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Proctor's Garden: How to transplant seedlings

This is the time of year to use your experience, intuition and knowledge of your own conditions as you plant.

DENVER — It drives me nuts to see commercials where people pretending to garden pull plants out of their pots by the stems. This is wrong and can potentially damage the stems at the point where they connect with the roots. 

Instead, use gravity. Turn the pot upside down and let the plant slide out into your hands. You may need to do a bit of squeezing of the pot to loosen the roots from the pot. It's worth the effort. It's just common sense to cause as little trauma as possible when transplanting.

This is the time of year to use your experience, intuition and knowledge of your own conditions as you plant. You may have microclimates in your garden that are relatively warmer. My south-facing brick patio is like that. I feel relatively confident about the plants I've brought outside so far. No matter where you live, however, it's still too early to plant heat-loving ornamentals such as coleus, sweet potato vine, marigolds and impatiens, as well as vegetables such as tomatoes, peppers, eggplant, beans and squash. The nights aren't staying reliably above 50 degrees, nor has the soil warmed sufficiently.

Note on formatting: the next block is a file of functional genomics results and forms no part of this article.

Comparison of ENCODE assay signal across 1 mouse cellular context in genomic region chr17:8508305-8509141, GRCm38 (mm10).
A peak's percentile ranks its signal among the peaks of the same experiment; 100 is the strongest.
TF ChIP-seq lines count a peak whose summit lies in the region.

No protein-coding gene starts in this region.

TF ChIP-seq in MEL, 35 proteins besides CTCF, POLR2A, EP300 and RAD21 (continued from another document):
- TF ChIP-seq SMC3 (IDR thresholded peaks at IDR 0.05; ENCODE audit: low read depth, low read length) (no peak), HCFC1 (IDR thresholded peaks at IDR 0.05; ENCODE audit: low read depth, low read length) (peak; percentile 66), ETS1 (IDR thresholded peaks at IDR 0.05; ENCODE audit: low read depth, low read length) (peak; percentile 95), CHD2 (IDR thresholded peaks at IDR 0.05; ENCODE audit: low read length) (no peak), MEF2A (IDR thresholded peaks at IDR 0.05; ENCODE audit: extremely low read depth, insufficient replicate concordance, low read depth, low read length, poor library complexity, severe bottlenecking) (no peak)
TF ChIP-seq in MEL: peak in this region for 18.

Conversely, it's almost too late to plant cool season plants, like pansies, unless you live in the foothills or mountains. They thrive only in cool weather and start to decline when temperatures soar into the 80s. Keep pansies fertilized and deadheaded to prevent them from wasting energy on producing seeds. 

Cool season vegetables that should be planted by now include lettuce, cabbage, cauliflower, broccoli, spinach, radish, beets, onions and potatoes. 

When you take succulents outside - which can be done at any time now - it's vitally important to put them in filtered shade to begin with. Otherwise, they will scald terribly in the sun. They may be disfigured for years. Let them acclimate to sunny conditions gradually.

If you grow annuals from seed, prick out the seedlings as they get big enough to transplant to individual pots. You can use a little fork or utensil. I just dump out the whole seed pan and tease the plants apart gently. Take care to handle these little plants by the root ball or leaves - not the stems - which are most vulnerable to damage. After transplanting, keep them in a sunny window for a few weeks and they'll be ready to go. 

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